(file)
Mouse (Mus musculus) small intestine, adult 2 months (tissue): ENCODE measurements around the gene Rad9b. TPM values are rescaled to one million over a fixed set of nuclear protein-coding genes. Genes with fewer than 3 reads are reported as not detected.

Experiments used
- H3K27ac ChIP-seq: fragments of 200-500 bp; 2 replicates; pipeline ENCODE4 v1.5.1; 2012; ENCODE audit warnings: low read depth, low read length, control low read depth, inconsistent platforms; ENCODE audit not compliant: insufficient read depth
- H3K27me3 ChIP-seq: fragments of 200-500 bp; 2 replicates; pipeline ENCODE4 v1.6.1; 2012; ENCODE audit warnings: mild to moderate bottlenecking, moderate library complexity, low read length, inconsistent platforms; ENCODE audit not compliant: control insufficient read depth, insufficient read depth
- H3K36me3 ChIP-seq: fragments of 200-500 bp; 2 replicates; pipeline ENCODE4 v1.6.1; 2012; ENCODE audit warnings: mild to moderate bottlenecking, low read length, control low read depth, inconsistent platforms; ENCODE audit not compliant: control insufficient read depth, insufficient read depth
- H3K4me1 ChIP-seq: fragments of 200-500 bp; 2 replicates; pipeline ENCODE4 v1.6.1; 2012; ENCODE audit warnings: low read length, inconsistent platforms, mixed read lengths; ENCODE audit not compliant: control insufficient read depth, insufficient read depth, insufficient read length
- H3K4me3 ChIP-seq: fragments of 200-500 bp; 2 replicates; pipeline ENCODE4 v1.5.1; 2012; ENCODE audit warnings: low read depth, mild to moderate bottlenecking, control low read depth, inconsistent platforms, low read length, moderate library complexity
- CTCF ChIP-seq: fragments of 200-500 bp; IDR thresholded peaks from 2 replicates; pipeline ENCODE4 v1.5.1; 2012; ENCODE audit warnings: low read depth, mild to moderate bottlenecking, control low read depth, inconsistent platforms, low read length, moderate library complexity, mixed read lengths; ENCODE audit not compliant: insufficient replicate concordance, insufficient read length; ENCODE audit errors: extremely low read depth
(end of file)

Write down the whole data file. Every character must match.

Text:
Mouse (Mus musculus) small intestine, adult 2 months (tissue): ENCODE measurements around the gene Rad9b. TPM values are rescaled to one million over a fixed set of nuclear protein-coding genes. Genes with fewer than 3 reads are reported as not detected.

Experiments used
- H3K27ac ChIP-seq: fragments of 200-500 bp; 2 replicates; pipeline ENCODE4 v1.5.1; 2012; ENCODE audit warnings: low read depth, low read length, control low read depth, inconsistent platforms; ENCODE audit not compliant: insufficient read depth
- H3K27me3 ChIP-seq: fragments of 200-500 bp; 2 replicates; pipeline ENCODE4 v1.6.1; 2012; ENCODE audit warnings: mild to moderate bottlenecking, moderate library complexity, low read length, inconsistent platforms; ENCODE audit not compliant: control insufficient read depth, insufficient read depth
- H3K36me3 ChIP-seq: fragments of 200-500 bp; 2 replicates; pipeline ENCODE4 v1.6.1; 2012; ENCODE audit warnings: mild to moderate bottlenecking, low read length, control low read depth, inconsistent platforms; ENCODE audit not compliant: control insufficient read depth, insufficient read depth
- H3K4me1 ChIP-seq: fragments of 200-500 bp; 2 replicates; pipeline ENCODE4 v1.6.1; 2012; ENCODE audit warnings: low read length, inconsistent platforms, mixed read lengths; ENCODE audit not compliant: control insufficient read depth, insufficient read depth, insufficient read length
- H3K4me3 ChIP-seq: fragments of 200-500 bp; 2 replicates; pipeline ENCODE4 v1.5.1; 2012; ENCODE audit warnings: low read depth, mild to moderate bottlenecking, control low read depth, inconsistent platforms, low read length, moderate library complexity
- CTCF ChIP-seq: fragments of 200-500 bp; IDR thresholded peaks from 2 replicates; pipeline ENCODE4 v1.5.1; 2012; ENCODE audit warnings: low read depth, mild to moderate bottlenecking, control low read depth, inconsistent platforms, low read length, moderate library complexity, mixed read lengths; ENCODE audit not compliant: insufficient replicate concordance, insufficient read length; ENCODE audit errors: extremely low read depth